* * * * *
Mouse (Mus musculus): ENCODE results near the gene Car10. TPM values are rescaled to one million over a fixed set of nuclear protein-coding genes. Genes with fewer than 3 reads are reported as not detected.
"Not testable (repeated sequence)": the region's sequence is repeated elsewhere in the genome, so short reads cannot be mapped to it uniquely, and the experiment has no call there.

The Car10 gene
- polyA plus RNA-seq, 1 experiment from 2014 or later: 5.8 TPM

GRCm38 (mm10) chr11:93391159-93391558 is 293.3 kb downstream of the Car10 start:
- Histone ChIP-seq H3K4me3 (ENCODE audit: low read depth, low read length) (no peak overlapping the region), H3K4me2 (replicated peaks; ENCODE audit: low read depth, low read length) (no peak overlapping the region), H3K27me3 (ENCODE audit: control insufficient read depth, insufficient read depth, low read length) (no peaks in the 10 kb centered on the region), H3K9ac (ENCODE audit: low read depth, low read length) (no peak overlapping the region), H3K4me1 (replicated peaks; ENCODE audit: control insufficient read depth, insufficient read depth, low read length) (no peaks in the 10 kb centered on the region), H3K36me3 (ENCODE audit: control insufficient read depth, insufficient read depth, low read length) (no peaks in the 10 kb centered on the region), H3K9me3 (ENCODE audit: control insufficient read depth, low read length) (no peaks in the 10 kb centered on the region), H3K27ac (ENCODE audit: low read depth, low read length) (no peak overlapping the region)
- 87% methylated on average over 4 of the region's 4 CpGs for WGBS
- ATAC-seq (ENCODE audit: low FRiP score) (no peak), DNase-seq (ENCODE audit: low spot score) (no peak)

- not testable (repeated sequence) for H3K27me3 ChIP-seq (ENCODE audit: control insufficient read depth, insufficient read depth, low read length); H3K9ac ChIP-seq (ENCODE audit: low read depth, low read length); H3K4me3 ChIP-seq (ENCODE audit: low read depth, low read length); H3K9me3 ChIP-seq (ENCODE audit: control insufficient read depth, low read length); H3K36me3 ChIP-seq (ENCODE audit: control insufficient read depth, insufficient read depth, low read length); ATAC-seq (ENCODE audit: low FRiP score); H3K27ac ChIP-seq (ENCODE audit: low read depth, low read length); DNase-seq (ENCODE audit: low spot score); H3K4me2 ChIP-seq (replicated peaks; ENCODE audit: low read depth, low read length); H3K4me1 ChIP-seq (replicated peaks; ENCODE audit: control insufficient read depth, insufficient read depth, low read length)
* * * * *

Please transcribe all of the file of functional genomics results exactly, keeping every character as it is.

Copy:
Mouse (Mus musculus): ENCODE results near the gene Car10. TPM values are rescaled to one million over a fixed set of nuclear protein-coding genes. Genes with fewer than 3 reads are reported as not detected.
"Not testable (repeated sequence)": the region's sequence is repeated elsewhere in the genome, so short reads cannot be mapped to it uniquely, and the experiment has no call there.

The Car10 gene
- polyA plus RNA-seq, 1 experiment from 2014 or later: 5.8 TPM

GRCm38 (mm10) chr11:93391159-93391558 is 293.3 kb downstream of the Car10 start:
- Histone ChIP-seq H3K4me3 (ENCODE audit: low read depth, low read length) (no peak overlapping the region), H3K4me2 (replicated peaks; ENCODE audit: low read depth, low read length) (no peak overlapping the region), H3K27me3 (ENCODE audit: control insufficient read depth, insufficient read depth, low read length) (no peaks in the 10 kb centered on the region), H3K9ac (ENCODE audit: low read depth, low read length) (no peak overlapping the region), H3K4me1 (replicated peaks; ENCODE audit: control insufficient read depth, insufficient read depth, low read length) (no peaks in the 10 kb centered on the region), H3K36me3 (ENCODE audit: control insufficient read depth, insufficient read depth, low read length) (no peaks in the 10 kb centered on the region), H3K9me3 (ENCODE audit: control insufficient read depth, low read length) (no peaks in the 10 kb centered on the region), H3K27ac (ENCODE audit: low read depth, low read length) (no peak overlapping the region)
- 87% methylated on average over 4 of the region's 4 CpGs for WGBS
- ATAC-seq (ENCODE audit: low FRiP score) (no peak), DNase-seq (ENCODE audit: low spot score) (no peak)

- not testable (repeated sequence) for H3K27me3 ChIP-seq (ENCODE audit: control insufficient read depth, insufficient read depth, low read length); H3K9ac ChIP-seq (ENCODE audit: low read depth, low read length); H3K4me3 ChIP-seq (ENCODE audit: low read depth, low read length); H3K9me3 ChIP-seq (ENCODE audit: control insufficient read depth, low read length); H3K36me3 ChIP-seq (ENCODE audit: control insufficient read depth, insufficient read depth, low read length); ATAC-seq (ENCODE audit: low FRiP score); H3K27ac ChIP-seq (ENCODE audit: low read depth, low read length); DNase-seq (ENCODE audit: low spot score); H3K4me2 ChIP-seq (replicated peaks; ENCODE audit: low read depth, low read length); H3K4me1 ChIP-seq (replicated peaks; ENCODE audit: control insufficient read depth, insufficient read depth, low read length)